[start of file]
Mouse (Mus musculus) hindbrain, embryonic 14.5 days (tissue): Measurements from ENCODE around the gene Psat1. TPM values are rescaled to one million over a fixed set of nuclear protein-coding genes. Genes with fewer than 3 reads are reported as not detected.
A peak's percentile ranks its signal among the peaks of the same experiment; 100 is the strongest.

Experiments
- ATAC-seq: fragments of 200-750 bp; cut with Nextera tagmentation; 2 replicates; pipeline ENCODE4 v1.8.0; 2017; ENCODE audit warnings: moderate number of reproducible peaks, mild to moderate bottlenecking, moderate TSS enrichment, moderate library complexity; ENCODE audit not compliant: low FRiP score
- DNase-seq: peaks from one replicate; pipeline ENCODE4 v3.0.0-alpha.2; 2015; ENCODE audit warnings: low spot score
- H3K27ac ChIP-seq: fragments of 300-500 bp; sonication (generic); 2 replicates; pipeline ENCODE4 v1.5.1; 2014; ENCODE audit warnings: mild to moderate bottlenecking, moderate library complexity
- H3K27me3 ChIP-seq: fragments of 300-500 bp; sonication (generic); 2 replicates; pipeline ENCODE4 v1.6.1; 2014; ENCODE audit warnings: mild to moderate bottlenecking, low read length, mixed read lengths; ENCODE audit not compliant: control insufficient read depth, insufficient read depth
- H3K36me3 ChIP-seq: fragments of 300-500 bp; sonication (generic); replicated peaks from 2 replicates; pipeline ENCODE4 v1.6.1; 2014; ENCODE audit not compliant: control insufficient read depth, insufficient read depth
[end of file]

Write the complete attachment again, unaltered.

Mouse (Mus musculus) hindbrain, embryonic 14.5 days (tissue): Measurements from ENCODE around the gene Psat1. TPM values are rescaled to one million over a fixed set of nuclear protein-coding genes. Genes with fewer than 3 reads are reported as not detected.
A peak's percentile ranks its signal among the peaks of the same experiment; 100 is the strongest.

Experiments
- ATAC-seq: fragments of 200-750 bp; cut with Nextera tagmentation; 2 replicates; pipeline ENCODE4 v1.8.0; 2017; ENCODE audit warnings: moderate number of reproducible peaks, mild to moderate bottlenecking, moderate TSS enrichment, moderate library complexity; ENCODE audit not compliant: low FRiP score
- DNase-seq: peaks from one replicate; pipeline ENCODE4 v3.0.0-alpha.2; 2015; ENCODE audit warnings: low spot score
- H3K27ac ChIP-seq: fragments of 300-500 bp; sonication (generic); 2 replicates; pipeline ENCODE4 v1.5.1; 2014; ENCODE audit warnings: mild to moderate bottlenecking, moderate library complexity
- H3K27me3 ChIP-seq: fragments of 300-500 bp; sonication (generic); 2 replicates; pipeline ENCODE4 v1.6.1; 2014; ENCODE audit warnings: mild to moderate bottlenecking, low read length, mixed read lengths; ENCODE audit not compliant: control insufficient read depth, insufficient read depth
- H3K36me3 ChIP-seq: fragments of 300-500 bp; sonication (generic); replicated peaks from 2 replicates; pipeline ENCODE4 v1.6.1; 2014; ENCODE audit not compliant: control insufficient read depth, insufficient read depth